Observation 5: Professional and workplace norms

The regulations are clear, if you are working for the government, you are expected to have a certain attitude.

Doctor in a rural district

The bylaws consist of a number of rules to follow. If a person does not respect a rule, he is told so and informed about the sanction, the first time orally, the second time in writing. If it happens another time, the sanction is applied.

Nurse in a rural district

If you compare the public and the faith-based sector, you’ll find that there are more problems in the public sector because the health workers know they cannot be sacked easily.

User in a rural district

I have the impression that there is a system when it really goes very badly, when it is absolutely clear that there is a problem, then, something is done, the person is blamed or something else.

Doctor in Kigali

Since the order of doctors has been created there have been investigations undertaken, and some doctors have been suspended.

Doctor in a rural district

People love to go to the private sector because the health personnel speak kindly. They treat few patients and take time to speak at length with them; consequently, when the patients leave the health centre, they are very happy.

Auxiliary worker in Kigali

Intrinsic motivation

Health workers in Rwanda make generous use of a religious vocabulary when describing their motivation to work in the health sector, using words like ‘vocation’, ‘devotion’ and ‘apostolate’. They attribute an important role to motivation, arguing that one needs to have high intrinsic motivation to surmount low pay relative to high effort, poor working conditions, limited career perspectives and a risk of contracting HIV/AIDS. Some argue that intrinsic motivation is related to religious beliefs and that those working for the faith-based sector are ‘more committed’ to their job. In general, the discussions indicate that there is substantial heterogeneity in motivation. And because of its importance, health workers are concerned that the performance initiatives, which provide bonuses according to reaching quantifiable objective, may erode commitment by stimulating a more ‘mechanical’ behaviour.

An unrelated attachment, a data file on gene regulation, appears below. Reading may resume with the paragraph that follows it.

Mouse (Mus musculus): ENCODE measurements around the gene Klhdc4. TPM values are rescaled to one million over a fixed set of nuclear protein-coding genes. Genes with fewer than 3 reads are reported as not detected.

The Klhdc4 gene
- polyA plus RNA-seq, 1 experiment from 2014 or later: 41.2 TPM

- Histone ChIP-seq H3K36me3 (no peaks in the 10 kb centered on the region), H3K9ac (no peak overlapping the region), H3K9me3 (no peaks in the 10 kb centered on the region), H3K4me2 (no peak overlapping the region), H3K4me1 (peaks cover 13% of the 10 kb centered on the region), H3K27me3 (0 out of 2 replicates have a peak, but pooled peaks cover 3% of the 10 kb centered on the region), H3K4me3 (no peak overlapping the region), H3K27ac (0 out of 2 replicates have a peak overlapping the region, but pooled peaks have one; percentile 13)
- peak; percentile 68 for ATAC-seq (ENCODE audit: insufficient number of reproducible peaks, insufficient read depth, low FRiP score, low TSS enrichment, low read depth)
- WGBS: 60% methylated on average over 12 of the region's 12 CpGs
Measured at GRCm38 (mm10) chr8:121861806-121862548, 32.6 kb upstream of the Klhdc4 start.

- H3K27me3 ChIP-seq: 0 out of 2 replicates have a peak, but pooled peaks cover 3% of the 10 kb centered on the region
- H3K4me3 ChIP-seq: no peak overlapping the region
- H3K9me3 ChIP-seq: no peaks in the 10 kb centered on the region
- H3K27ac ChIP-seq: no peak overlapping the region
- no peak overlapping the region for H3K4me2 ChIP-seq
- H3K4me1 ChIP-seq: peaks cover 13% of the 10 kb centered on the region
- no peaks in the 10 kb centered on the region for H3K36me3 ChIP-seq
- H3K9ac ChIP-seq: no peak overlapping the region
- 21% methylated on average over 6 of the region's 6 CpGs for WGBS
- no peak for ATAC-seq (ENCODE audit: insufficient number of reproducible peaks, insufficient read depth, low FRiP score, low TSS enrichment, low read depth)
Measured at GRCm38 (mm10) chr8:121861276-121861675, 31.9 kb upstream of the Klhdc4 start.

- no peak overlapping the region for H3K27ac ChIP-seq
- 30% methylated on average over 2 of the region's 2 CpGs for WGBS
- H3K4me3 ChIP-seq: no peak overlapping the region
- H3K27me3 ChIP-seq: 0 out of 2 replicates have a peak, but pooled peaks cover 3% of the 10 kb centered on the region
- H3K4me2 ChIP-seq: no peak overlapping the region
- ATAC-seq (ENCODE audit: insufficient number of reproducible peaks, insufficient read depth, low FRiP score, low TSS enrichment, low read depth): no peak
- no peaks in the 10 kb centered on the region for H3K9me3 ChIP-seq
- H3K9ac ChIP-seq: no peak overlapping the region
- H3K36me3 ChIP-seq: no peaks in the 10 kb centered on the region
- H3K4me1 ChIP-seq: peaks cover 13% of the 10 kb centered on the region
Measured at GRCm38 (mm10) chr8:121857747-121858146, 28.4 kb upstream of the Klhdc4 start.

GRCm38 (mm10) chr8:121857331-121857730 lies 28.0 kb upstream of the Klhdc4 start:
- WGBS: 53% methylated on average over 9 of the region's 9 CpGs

Since public health workers can to some extent choose the location of their job, those with high intrinsic motivation tend to self-select into positions they like, for instance in the faith-based sector or in rural areas. The for-profit sector, which tends to put higher demands on health workers and provides higher payment, may attract a different profile of health workers. The public sector seems to attract those who plan to continue for further specialization or those who do not find a job in the (for-profit or not-for-profit) private sector.

Observation 6: Intrinsic motivation

Some say being a health worker is an apostolate.

Doctor in a rural district

Whether you want it or not: when you study medicine, you have a vocation. If you do not have this vocation, you will fail. A doctor needs to be permanently devoted; a doctor without devotion is not a doctor.

Doctor in Kigali

When you have a vocation it is impossible to do something else.

Auxiliary worker in a rural district

There is always this vocation, which pushes you to continue even if conditions are not met: the salary, the equipment, the other colleagues, the professional environment; but since lives are threatened, you are pushed to continue, the situation is more or less comparable in the public, private or faith-based sector.

Doctor in a rural district

We always work longer than the planned timetable, it’s a vocation; you cannot leave a patient because it’s time to go.

Nurse in Kigali

Health workers in the faith-based sector are more committed to their work compared to those in the public sector.